Monday, May 1, 2023

Antiques Roadshow - Portland Landmarks Style

When we found a pair of these chairs in the attic, I guessed they were probably really old.  But how old?  And were they worth anything?  I had no idea!

But then I remembered Portland Landmarks was holding their Old House Emporium and would be hosting antique appraisals.  It was the perfect opportunity to learn more about these chairs!

We met Christopher Considine, from Foreside Antiques in Falmouth.  He looked the chair over and quickly determined it was made around 1830 (almost 200 years old!).  How could he tell?

First clue was a manufacturing flaw on the back of the chair.  This circular saw mark was a defect when the slat was being cut.  The circular saw was a huge technological improvement  that had recently been introduced across the country. It suddenly made mass production a reality. 

Circular saw mark was a manufacturing defect, which provided a clue to the chair's age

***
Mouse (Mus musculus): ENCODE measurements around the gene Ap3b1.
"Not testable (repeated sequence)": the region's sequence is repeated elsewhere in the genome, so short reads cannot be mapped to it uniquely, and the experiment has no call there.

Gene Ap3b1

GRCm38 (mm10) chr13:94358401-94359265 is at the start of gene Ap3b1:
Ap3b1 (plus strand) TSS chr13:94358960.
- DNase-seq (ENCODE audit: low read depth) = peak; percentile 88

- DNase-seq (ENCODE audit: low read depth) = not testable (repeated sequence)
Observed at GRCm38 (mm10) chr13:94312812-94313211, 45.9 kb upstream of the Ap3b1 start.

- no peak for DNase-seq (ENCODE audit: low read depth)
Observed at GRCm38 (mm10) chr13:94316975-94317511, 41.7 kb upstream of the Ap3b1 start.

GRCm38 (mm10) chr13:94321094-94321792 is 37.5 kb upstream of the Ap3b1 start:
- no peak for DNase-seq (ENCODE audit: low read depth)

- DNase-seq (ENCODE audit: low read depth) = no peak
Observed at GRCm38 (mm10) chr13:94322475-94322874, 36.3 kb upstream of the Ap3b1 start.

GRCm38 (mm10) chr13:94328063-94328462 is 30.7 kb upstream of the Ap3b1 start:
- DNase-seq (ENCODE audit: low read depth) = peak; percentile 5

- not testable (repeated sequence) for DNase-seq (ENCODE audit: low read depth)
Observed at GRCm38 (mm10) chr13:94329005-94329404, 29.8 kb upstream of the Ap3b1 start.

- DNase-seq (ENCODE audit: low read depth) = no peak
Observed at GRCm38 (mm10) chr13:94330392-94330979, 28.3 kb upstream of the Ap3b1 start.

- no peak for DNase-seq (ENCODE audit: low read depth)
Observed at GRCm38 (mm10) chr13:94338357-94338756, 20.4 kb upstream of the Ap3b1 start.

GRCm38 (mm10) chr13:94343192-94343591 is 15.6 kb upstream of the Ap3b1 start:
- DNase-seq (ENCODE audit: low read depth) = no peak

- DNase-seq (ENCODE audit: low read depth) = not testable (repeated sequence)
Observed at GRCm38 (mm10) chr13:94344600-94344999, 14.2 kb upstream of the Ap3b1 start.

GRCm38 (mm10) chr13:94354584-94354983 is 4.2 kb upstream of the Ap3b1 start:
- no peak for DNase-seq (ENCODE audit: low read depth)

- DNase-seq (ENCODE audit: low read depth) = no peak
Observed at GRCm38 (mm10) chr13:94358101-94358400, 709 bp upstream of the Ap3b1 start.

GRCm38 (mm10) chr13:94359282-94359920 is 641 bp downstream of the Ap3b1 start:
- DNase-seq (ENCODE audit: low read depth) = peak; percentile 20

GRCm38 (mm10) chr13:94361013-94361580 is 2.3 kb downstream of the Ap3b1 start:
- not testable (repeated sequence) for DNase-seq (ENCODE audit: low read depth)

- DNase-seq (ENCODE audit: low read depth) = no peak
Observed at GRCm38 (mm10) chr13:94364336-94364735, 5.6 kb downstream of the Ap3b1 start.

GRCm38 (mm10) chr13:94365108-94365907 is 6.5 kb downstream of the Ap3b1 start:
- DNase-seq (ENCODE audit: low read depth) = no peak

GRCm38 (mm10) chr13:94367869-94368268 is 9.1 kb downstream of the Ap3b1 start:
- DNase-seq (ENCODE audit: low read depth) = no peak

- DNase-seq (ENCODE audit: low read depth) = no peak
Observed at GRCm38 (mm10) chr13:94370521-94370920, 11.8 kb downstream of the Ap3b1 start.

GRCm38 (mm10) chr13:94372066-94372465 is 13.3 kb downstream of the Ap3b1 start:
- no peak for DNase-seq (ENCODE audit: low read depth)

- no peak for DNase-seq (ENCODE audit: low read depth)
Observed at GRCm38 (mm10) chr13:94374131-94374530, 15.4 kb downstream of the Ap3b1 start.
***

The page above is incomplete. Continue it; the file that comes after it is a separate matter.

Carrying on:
Windsor chair

Next was the style.  Previous to this, the Windsor chair was the typical chair that American homeowners wanted in their home.  But these chairs took a talented furniture maker a long time to make and that meant they were also expensive.  

That's why the introduction of the circular saw was so important.  Suddenly furniture parts could be mass produced.  Legs, backs, and slats could be made in batches and tossed in a barrel to wait for assembly.  Lamberth Hitchcock came up with the clever idea of creating interchangeable chair parts that allowed a chair to be assembled quickly, with very little skill.  These Hitchcock 'fancy chairs' became immensely popular and were assembled and painted around the country.  

The decorative stencil was typically done by sign painters when they had free time.  They could visit a shop, paint all of them in a day, and be on their way.   Our chair has typical fruit and vine motifs - pumpkin, grapes and twirling vines.

Our Hitchcock style chair has the trademark stenciling on the back

Ours also has 'coachwork' which is gold embellishments that originated on horse drawn coaches - but also worked on chair legs! 

The cane seat had fallen apart many years ago and been replaced with a black one.  

Christopher's expert opinion was that the chair was Maine made - probably of maple and birch.  

Oh, and how much is it worth?  In today's market - $1! 😂😂😂

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